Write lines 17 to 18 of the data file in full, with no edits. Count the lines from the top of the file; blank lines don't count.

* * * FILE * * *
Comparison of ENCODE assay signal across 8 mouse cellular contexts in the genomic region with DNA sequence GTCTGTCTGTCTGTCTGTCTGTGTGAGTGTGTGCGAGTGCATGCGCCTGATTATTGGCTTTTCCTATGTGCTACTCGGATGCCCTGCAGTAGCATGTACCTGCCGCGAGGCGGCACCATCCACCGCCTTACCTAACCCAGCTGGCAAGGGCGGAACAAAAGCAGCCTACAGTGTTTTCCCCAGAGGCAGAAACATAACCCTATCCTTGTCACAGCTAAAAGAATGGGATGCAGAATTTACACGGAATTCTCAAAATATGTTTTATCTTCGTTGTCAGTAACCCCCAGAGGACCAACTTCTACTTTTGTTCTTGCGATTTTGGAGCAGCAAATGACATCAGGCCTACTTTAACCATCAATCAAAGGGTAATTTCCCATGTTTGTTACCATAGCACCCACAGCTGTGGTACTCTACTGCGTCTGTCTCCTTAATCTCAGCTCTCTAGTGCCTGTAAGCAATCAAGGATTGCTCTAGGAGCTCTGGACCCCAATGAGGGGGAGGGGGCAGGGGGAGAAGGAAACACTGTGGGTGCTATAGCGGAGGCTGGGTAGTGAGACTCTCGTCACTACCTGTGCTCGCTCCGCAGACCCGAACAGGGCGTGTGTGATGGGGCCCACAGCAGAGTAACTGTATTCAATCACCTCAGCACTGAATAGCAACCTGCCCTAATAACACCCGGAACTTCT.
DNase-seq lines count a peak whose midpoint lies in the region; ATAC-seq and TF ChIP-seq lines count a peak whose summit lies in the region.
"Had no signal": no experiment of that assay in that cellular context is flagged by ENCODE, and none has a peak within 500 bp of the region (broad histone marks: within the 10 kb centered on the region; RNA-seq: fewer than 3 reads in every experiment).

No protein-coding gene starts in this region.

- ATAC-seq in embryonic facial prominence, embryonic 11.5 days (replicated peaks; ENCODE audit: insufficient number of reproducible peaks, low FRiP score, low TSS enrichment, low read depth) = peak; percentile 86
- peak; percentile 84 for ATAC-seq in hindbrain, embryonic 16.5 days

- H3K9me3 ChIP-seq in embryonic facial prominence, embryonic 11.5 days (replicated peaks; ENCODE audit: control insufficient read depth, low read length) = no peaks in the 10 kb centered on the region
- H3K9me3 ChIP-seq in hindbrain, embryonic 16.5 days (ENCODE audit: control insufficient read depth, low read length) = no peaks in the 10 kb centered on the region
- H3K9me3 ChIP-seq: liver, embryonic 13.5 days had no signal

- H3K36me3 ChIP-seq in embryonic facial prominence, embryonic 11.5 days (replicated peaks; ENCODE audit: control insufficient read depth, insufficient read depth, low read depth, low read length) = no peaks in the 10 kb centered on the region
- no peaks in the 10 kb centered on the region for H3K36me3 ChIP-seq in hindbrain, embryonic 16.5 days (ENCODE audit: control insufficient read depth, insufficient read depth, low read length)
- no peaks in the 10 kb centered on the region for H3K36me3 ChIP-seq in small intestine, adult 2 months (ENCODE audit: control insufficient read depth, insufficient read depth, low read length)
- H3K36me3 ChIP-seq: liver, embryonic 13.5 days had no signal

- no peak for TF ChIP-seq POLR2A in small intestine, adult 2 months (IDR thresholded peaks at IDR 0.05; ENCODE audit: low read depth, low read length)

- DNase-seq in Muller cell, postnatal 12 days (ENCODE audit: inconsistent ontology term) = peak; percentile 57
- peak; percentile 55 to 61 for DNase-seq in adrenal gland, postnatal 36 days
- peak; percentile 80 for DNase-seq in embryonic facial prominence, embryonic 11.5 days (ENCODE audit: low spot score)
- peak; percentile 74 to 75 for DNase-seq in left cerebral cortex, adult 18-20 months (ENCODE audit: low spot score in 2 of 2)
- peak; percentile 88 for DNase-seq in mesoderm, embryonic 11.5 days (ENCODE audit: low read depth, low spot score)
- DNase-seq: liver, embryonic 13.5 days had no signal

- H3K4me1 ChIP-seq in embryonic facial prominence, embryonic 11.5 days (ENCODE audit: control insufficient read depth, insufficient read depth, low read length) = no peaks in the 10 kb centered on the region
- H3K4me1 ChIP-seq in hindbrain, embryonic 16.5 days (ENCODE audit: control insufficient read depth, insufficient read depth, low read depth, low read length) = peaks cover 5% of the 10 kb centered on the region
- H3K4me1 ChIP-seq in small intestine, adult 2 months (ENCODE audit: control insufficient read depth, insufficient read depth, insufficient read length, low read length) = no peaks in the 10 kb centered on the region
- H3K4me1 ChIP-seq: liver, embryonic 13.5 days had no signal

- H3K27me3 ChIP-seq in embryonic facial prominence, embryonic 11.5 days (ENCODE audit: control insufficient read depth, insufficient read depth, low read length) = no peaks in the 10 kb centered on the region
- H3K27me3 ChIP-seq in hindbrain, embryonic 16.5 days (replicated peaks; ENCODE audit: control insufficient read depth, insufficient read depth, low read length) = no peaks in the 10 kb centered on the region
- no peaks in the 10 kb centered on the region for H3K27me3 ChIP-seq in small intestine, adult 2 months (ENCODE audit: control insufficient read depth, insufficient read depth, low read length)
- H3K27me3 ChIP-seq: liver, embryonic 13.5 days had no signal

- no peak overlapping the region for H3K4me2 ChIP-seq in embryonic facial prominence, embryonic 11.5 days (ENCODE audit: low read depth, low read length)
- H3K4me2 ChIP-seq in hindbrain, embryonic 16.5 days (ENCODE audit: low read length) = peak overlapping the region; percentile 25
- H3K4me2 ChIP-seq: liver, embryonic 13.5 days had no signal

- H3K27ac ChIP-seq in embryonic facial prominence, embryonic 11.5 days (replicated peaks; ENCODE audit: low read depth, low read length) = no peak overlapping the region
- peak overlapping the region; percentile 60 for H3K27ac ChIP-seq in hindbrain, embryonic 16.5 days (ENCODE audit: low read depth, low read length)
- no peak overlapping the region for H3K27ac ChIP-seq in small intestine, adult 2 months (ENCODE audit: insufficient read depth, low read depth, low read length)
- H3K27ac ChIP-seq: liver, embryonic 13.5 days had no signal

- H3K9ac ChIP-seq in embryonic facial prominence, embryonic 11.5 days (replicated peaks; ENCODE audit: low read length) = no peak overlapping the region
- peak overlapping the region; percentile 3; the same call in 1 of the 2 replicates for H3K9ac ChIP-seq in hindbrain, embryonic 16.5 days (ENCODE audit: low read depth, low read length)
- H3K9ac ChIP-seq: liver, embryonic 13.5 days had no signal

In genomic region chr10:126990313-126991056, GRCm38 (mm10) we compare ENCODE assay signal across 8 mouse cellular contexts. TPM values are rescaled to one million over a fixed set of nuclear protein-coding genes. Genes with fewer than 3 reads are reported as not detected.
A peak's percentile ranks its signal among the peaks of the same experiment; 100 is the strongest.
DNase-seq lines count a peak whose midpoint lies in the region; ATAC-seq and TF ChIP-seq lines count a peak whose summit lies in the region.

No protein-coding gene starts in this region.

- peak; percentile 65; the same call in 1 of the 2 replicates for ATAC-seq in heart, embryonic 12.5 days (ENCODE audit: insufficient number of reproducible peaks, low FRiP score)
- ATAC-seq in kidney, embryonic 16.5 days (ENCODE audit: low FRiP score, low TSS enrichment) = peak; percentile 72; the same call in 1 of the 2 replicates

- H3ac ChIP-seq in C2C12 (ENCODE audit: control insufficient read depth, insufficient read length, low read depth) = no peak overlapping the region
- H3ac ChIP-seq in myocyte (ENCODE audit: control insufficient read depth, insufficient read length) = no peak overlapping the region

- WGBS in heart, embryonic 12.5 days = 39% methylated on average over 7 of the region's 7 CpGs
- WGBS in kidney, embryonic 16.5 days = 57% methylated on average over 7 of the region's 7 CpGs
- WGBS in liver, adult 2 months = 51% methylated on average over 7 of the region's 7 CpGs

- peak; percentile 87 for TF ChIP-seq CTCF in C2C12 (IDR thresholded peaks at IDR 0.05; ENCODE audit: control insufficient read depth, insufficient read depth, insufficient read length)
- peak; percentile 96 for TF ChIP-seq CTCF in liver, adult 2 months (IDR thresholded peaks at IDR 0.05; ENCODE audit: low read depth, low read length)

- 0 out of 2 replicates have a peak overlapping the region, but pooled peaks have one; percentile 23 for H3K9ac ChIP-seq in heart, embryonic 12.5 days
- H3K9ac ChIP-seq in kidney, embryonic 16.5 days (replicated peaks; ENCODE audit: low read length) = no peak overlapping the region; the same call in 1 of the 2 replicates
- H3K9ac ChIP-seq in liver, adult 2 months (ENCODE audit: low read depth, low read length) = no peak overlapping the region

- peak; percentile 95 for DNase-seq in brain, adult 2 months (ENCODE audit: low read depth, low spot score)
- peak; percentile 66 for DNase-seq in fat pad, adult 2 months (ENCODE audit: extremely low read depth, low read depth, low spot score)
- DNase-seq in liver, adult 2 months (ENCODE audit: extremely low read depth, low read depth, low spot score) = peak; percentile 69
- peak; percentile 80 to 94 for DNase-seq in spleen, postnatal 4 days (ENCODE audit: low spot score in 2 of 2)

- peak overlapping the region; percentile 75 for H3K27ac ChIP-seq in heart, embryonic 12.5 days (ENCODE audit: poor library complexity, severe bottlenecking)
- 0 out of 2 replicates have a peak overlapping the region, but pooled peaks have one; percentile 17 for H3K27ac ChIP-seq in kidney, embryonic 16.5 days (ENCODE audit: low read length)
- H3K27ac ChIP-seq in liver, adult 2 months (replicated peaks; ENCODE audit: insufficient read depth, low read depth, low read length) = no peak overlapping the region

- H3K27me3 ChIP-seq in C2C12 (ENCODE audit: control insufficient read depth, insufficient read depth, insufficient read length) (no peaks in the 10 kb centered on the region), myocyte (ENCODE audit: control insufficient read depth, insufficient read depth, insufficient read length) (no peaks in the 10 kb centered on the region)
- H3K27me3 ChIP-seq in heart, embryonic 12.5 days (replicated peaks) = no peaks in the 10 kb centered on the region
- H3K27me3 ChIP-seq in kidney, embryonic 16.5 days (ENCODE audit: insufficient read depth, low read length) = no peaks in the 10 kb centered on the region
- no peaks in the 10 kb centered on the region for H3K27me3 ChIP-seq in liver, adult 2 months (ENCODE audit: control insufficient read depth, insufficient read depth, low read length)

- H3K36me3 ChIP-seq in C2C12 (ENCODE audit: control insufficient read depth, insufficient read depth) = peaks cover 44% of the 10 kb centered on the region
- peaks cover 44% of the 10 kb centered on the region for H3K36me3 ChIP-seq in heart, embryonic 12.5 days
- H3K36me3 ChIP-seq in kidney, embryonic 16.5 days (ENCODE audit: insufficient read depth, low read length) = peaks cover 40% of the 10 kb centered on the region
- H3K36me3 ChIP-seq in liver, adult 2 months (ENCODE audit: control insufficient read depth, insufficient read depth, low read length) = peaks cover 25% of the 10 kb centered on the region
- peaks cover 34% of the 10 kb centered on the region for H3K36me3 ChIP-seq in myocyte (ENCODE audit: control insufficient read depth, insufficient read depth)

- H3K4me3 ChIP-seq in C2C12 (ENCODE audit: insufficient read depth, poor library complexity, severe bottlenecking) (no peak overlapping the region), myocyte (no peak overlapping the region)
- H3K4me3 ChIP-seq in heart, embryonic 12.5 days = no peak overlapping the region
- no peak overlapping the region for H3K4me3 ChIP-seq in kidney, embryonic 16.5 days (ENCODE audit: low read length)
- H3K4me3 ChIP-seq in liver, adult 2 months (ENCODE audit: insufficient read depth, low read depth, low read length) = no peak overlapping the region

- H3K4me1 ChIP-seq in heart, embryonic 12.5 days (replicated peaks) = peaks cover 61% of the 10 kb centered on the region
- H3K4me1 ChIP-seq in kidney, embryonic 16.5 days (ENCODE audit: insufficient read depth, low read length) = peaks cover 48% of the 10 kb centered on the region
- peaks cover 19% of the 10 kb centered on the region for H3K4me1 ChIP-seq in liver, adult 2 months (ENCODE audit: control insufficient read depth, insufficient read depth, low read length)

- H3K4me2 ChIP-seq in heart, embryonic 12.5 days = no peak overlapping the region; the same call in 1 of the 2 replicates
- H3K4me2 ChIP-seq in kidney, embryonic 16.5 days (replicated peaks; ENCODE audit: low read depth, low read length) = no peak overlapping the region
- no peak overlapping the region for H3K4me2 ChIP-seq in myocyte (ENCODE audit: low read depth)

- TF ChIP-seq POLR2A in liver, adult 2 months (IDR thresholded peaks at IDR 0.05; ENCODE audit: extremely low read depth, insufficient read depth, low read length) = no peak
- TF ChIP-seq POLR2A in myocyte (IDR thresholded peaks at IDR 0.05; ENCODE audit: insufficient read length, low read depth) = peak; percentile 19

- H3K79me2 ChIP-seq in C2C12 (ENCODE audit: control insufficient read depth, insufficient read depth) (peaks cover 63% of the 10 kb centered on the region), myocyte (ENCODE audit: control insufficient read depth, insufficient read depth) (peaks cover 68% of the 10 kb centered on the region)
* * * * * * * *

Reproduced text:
- peak; percentile 80 for DNase-seq in embryonic facial prominence, embryonic 11.5 days (ENCODE audit: low spot score)
- peak; percentile 74 to 75 for DNase-seq in left cerebral cortex, adult 18-20 months (ENCODE audit: low spot score in 2 of 2)